WP:EL is a guideline and not a policy. WP:EL says to avoid "links to blogs" and "direct links to documents that require external applications (such as Flash or Java)." I should note that YouTube requires Flash. So I agree that Blogs and YouTube are on "equal footing" in that they both should be avoided. There is a thread over at Wikipedia_talk:WikiProject_Spam/ about how well links have been avoided. (Requestion 21:20, 15 April 2007 (UTC))
Wikipedia now has 23670 links. That is an increase of about 1000 links in the last 3 weeks. (Requestion 06:24, 7 May 2007 (UTC))


This is something which I am sure your talk page will have come across before. After watching a recent edit to the Klaxons page, where all YouTube videos of their music videos were removed, i got slightly confused. What exactly is allowed to be kept on wikipedia in terms of external linking? It says on the project page that situations where links should actually be used are rare, so I was wondering if someone could clear it up for me?
One project which i am currently involved in is Wikipedia:WikiProject_TUGS, I was also wondering what the policy on youtube links would be for the articles contained within the scope of the TV show? --SteelersFan UK06 08:51, 26 July 2007 (UTC)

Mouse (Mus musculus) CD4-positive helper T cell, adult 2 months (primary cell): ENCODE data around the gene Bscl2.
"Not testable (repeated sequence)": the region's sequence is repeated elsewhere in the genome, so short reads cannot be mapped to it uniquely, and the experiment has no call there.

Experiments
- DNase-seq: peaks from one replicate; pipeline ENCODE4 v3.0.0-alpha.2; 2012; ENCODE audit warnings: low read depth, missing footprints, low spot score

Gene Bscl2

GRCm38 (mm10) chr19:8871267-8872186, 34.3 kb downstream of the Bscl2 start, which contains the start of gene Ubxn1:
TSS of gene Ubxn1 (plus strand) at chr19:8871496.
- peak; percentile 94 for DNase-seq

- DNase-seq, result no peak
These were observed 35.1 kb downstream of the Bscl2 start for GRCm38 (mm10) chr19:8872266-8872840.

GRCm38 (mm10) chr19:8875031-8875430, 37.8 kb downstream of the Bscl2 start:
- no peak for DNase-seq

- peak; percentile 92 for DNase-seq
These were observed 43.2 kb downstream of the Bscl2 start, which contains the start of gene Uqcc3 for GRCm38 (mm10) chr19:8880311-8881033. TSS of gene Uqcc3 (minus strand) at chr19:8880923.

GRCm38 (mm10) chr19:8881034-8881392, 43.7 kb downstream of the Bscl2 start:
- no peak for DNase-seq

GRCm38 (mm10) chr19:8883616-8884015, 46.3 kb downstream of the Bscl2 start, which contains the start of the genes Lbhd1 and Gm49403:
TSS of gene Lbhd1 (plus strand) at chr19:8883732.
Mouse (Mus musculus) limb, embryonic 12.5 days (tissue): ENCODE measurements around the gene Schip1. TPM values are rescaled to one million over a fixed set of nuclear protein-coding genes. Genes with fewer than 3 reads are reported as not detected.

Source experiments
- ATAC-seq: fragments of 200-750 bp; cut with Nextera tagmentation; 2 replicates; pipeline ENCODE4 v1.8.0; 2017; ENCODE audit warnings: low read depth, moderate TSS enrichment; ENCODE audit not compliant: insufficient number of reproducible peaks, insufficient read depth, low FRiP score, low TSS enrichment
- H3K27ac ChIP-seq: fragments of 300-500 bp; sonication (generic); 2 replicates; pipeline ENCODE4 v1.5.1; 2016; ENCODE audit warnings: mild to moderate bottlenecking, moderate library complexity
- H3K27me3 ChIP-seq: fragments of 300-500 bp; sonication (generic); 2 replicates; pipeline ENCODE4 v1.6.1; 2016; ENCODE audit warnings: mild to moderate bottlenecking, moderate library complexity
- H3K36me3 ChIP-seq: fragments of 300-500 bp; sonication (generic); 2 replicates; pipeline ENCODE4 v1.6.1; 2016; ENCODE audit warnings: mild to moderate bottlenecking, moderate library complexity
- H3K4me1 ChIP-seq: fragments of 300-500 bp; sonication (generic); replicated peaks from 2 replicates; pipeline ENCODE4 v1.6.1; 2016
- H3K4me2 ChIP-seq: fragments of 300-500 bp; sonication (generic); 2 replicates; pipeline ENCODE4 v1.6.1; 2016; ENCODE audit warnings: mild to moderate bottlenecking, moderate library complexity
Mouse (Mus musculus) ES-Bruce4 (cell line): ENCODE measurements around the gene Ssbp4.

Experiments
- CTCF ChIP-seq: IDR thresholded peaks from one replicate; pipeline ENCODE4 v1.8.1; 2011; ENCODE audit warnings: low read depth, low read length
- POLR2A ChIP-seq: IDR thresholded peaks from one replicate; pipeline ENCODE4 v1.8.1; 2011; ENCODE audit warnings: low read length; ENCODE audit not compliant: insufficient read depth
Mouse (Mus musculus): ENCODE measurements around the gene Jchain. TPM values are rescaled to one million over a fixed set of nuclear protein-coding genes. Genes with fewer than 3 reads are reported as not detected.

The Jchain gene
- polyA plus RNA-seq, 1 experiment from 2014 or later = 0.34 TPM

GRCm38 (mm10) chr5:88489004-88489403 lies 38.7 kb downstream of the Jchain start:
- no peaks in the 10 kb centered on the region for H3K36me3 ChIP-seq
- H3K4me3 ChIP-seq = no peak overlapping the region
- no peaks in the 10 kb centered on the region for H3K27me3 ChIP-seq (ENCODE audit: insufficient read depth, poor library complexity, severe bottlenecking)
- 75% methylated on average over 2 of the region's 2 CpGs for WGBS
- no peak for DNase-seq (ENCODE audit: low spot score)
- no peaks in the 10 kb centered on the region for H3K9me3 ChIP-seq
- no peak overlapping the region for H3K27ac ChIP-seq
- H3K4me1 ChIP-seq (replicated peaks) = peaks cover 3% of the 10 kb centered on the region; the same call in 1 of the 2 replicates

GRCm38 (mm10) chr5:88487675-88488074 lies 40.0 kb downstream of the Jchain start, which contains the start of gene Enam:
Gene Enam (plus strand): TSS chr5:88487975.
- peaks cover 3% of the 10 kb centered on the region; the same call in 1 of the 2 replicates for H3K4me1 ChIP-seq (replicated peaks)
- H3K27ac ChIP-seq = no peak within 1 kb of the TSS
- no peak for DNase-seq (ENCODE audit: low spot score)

The main thing is that we are not permitted to link to copyright violations. Unless you have evidence that the copyright holder uploaded the image to YouTube (which is almost never the case for music videos), you cannot link. Even if you do, it would only be appropriate to link in the context of an article about that particular music video only and only if necessary to provide critical commentary. And even then, you'll probably want a warning that the link requires proprietary browser plugins (flash, I think). In summary, linking to YouTube videos is almost never appropriate. --Yamla 14:01, 26 July 2007 (UTC)